A key and sensitive area. Trees can be a major feature or significant limitation. They look great, enhancing the setting but are they in the wrong place and protected by a Tree Preservation Order? Their removal can affect an established streetscene, with residents and councils naturally taking a close interest. Careful landscaping solutions can alleviate too much resistance as can specialist advice from an arboriculturalist.


An ecological survey will probably be required as part of a planning application to consider potential impacts on any protected species including bats and reptiles. Timing is often critical in relation to surveys, which can only be carried out at set parts of the year.


A property will need drainage, ideally connected to the mains sewer, with surface water going to a soakaway or water course. The solution is needed as part of the application. A private system could significantly affect site layout options and add to construction costs. Do you need access over adjacent land and do you have appropriate rights?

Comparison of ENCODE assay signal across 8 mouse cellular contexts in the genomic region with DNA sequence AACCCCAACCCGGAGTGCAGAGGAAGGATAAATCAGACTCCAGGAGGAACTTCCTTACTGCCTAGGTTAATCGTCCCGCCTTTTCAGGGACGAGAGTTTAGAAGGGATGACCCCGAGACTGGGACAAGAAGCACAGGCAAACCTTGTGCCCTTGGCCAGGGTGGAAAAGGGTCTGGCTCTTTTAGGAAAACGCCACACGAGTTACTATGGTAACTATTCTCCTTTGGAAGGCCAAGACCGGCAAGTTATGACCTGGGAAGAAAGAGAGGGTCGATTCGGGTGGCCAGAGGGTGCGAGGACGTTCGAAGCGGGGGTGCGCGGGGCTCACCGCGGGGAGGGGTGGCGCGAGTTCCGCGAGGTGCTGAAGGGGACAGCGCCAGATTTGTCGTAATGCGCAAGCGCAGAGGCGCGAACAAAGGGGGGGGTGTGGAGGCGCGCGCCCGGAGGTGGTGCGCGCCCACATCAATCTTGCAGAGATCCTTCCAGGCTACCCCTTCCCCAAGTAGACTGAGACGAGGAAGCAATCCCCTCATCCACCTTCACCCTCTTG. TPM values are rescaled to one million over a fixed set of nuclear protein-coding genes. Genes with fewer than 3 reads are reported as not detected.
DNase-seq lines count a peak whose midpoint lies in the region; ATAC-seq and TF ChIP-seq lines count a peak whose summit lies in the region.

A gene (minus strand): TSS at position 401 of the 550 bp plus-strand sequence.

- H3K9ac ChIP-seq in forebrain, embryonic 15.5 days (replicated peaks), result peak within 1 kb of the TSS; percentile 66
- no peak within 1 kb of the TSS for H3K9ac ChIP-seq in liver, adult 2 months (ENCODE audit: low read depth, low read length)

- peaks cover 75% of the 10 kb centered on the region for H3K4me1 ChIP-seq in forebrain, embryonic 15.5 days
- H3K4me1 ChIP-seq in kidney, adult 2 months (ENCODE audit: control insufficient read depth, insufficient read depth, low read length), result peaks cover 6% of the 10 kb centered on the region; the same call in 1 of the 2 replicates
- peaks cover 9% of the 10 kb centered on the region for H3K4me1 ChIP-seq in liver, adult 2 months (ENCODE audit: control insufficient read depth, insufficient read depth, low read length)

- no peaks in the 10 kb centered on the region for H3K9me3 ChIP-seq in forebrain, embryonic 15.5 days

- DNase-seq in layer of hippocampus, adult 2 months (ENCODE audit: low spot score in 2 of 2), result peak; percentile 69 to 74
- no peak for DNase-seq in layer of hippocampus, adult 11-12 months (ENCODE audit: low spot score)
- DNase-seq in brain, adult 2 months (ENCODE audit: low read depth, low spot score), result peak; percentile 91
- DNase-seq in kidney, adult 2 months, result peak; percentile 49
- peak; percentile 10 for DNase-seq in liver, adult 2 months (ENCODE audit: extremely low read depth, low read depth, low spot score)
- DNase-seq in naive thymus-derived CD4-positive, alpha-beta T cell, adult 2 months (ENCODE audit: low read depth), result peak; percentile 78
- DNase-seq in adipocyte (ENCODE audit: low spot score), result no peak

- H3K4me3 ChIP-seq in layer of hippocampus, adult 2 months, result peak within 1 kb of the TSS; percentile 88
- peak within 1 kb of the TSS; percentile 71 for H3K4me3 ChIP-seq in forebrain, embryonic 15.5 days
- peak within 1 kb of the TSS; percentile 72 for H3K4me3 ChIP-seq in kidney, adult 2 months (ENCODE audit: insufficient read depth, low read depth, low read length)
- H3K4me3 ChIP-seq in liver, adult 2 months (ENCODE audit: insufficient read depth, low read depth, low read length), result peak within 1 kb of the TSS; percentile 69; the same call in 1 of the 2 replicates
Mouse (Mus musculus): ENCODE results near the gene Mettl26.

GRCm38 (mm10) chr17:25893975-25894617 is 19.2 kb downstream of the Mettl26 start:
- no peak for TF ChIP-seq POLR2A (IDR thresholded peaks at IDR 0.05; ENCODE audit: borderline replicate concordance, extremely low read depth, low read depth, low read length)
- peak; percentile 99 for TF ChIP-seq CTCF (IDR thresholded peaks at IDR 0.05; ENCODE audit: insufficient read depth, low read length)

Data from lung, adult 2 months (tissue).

Planning permission may say that land may be developed from a planning perspective. However, it doesn`t mean that you can develop it in practice! Restrictive covenants in favour of adjacent properties can be a major issue, perhaps requiring a significant cost to remove or totally frustrating a development. We always recommend early investigation of your title, so contact with your solicitor is a sensible first step.

Building Plot Summary

Often identifying a building plot from within a current garden generally leaves the main budget for the build stage, as the site is essentially free, allowing more to invest in design and quality specification.

If you think there is the chance of development in your garden and would like a professional opinion, talk to Barnstaple architects Peregrine Mears Architects as your first step anywhere in Devon, Cornwall, Dorset and Somerset.

Peregrine Mears Architects | 01271 377 776